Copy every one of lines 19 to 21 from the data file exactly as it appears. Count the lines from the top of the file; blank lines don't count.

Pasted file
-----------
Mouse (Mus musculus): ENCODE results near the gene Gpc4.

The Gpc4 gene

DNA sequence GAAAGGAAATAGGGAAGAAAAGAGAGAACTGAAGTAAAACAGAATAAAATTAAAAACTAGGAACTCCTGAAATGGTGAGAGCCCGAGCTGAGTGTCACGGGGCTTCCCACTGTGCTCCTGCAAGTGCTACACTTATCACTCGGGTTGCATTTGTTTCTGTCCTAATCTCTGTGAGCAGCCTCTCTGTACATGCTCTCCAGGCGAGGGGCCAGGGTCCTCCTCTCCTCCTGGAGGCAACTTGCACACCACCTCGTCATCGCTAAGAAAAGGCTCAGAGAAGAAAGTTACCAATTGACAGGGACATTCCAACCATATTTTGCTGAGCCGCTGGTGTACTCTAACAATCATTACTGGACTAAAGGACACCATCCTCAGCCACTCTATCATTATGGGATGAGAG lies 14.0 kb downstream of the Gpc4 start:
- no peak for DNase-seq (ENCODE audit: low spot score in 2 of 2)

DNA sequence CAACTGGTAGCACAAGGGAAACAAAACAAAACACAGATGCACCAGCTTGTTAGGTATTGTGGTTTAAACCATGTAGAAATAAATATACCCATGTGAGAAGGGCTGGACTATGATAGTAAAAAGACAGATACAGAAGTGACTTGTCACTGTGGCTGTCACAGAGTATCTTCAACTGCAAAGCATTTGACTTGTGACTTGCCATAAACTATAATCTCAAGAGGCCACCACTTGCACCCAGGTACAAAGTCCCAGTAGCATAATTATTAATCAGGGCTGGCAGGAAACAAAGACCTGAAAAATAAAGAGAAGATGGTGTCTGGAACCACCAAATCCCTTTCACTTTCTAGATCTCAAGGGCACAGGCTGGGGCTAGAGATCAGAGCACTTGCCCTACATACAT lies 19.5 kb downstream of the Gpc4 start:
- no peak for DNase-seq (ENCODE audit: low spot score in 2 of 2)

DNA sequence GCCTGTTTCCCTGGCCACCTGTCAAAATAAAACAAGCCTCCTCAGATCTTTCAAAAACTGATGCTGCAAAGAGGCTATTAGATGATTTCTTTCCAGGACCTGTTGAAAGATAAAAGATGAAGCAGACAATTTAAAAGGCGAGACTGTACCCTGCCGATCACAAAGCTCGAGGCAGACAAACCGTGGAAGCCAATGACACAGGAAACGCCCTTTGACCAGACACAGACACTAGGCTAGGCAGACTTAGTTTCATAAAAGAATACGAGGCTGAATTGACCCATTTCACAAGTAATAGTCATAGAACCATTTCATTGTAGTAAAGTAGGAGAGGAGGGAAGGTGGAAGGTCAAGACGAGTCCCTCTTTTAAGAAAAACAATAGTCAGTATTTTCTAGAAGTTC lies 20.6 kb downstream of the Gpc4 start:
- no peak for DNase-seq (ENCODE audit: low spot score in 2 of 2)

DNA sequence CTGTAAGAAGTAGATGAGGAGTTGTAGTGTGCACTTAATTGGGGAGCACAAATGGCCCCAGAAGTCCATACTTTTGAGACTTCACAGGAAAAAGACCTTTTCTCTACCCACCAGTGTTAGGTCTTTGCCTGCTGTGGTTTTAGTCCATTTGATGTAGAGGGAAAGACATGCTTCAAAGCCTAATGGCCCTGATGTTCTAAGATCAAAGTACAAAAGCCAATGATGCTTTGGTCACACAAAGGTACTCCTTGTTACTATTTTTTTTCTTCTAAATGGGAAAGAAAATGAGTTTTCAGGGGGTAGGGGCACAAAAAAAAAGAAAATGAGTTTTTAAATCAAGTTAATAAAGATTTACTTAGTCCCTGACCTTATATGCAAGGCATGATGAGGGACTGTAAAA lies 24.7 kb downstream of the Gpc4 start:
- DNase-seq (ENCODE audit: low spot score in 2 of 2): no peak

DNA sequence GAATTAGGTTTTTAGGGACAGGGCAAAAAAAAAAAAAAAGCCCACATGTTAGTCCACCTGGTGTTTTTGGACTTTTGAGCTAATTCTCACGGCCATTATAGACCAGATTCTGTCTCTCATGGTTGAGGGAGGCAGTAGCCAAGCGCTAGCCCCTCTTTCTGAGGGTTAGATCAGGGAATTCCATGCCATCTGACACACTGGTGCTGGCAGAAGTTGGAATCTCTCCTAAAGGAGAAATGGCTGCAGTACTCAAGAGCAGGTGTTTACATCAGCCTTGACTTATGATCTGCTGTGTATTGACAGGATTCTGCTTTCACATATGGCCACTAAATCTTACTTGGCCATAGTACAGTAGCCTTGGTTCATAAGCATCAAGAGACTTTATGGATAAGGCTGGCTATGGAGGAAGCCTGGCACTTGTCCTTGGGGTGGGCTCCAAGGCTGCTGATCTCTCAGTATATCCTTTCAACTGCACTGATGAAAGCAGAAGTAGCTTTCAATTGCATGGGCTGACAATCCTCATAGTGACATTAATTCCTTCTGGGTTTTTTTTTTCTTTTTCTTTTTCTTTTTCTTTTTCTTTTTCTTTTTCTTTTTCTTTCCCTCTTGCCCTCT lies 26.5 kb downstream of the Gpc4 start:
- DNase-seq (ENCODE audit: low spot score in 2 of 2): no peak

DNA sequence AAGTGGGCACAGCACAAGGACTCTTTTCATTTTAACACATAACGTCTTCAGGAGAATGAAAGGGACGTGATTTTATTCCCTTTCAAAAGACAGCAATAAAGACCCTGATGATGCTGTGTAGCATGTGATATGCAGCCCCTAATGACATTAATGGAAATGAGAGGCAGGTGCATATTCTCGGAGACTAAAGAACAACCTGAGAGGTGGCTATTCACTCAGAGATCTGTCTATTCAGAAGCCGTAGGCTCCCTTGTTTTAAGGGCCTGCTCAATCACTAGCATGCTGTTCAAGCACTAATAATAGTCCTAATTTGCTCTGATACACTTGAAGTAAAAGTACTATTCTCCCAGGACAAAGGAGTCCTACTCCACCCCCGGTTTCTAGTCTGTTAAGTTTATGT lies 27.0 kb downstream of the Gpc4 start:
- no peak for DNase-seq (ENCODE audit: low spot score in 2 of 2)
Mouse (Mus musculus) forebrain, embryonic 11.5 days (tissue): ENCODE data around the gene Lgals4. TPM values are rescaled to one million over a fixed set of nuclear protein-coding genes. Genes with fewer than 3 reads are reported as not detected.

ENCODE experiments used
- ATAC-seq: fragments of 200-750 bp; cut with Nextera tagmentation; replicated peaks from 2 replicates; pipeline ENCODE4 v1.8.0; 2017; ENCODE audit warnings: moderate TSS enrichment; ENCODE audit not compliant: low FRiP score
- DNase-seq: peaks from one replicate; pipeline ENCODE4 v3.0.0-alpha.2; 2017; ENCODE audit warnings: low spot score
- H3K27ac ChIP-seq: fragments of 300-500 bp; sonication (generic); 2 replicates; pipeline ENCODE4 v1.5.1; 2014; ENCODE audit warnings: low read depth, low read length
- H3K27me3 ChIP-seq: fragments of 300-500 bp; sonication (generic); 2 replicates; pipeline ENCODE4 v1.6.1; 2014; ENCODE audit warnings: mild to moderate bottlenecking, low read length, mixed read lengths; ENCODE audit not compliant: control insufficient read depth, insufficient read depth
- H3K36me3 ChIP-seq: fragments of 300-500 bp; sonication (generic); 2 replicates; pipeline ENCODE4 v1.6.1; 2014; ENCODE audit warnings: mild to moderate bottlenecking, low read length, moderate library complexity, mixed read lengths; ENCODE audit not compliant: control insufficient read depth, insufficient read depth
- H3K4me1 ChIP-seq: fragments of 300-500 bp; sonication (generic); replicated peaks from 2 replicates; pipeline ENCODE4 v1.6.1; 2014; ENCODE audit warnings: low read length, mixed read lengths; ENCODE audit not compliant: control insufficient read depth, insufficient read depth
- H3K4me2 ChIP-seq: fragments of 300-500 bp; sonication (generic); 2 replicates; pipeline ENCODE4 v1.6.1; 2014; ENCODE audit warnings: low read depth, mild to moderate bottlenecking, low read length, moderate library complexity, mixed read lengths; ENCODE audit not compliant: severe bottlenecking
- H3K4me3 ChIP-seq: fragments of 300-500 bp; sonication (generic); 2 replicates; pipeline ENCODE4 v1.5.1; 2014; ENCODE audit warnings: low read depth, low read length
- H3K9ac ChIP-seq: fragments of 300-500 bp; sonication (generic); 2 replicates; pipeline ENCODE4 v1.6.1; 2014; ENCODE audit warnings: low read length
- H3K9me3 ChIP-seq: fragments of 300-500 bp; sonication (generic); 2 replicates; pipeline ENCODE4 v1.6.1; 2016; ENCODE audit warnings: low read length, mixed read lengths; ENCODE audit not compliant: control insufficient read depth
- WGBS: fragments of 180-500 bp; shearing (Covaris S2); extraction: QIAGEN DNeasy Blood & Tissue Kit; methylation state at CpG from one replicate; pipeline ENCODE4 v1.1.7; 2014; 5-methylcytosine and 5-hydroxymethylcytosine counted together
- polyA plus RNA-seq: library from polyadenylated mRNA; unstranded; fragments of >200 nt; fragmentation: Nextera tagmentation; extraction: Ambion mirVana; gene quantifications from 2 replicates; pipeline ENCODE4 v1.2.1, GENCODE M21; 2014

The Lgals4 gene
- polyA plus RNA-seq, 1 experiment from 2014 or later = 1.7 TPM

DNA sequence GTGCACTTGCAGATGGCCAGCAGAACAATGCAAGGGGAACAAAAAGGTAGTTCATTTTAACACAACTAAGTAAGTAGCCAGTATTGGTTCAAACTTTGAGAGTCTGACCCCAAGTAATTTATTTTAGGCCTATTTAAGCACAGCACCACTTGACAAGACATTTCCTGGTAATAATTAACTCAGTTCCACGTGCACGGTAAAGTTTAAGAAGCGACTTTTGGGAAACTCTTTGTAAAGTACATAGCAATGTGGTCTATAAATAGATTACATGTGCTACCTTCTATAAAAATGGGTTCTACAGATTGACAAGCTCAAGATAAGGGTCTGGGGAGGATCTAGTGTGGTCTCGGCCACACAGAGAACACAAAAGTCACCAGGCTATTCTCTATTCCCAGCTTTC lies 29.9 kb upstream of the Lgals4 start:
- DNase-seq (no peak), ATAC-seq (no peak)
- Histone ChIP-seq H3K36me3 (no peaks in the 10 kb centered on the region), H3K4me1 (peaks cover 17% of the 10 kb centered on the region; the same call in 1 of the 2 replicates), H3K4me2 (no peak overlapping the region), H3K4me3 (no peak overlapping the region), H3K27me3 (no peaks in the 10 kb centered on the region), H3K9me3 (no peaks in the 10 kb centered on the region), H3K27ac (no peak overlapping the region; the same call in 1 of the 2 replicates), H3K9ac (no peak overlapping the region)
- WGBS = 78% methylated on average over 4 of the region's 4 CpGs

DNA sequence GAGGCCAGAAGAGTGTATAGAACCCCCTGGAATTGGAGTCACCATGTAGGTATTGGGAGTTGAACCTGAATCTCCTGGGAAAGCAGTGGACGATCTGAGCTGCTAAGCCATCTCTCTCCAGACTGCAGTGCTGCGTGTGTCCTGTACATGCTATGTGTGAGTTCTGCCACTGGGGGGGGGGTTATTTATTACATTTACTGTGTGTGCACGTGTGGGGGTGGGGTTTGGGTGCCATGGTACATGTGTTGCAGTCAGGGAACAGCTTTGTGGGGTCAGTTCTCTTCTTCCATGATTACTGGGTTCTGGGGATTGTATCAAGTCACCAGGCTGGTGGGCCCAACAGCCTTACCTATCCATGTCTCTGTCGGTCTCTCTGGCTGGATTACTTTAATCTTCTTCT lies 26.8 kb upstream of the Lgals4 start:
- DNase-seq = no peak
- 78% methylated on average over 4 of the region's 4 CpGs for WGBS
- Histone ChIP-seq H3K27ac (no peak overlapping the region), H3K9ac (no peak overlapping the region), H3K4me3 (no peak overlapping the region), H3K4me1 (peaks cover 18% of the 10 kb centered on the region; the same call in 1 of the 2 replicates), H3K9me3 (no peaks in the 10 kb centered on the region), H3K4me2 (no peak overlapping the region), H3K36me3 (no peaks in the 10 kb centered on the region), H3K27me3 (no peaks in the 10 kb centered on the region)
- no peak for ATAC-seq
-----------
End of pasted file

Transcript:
- H3K27ac ChIP-seq: fragments of 300-500 bp; sonication (generic); 2 replicates; pipeline ENCODE4 v1.5.1; 2014; ENCODE audit warnings: low read depth, low read length
- H3K27me3 ChIP-seq: fragments of 300-500 bp; sonication (generic); 2 replicates; pipeline ENCODE4 v1.6.1; 2014; ENCODE audit warnings: mild to moderate bottlenecking, low read length, mixed read lengths; ENCODE audit not compliant: control insufficient read depth, insufficient read depth
- H3K36me3 ChIP-seq: fragments of 300-500 bp; sonication (generic); 2 replicates; pipeline ENCODE4 v1.6.1; 2014; ENCODE audit warnings: mild to moderate bottlenecking, low read length, moderate library complexity, mixed read lengths; ENCODE audit not compliant: control insufficient read depth, insufficient read depth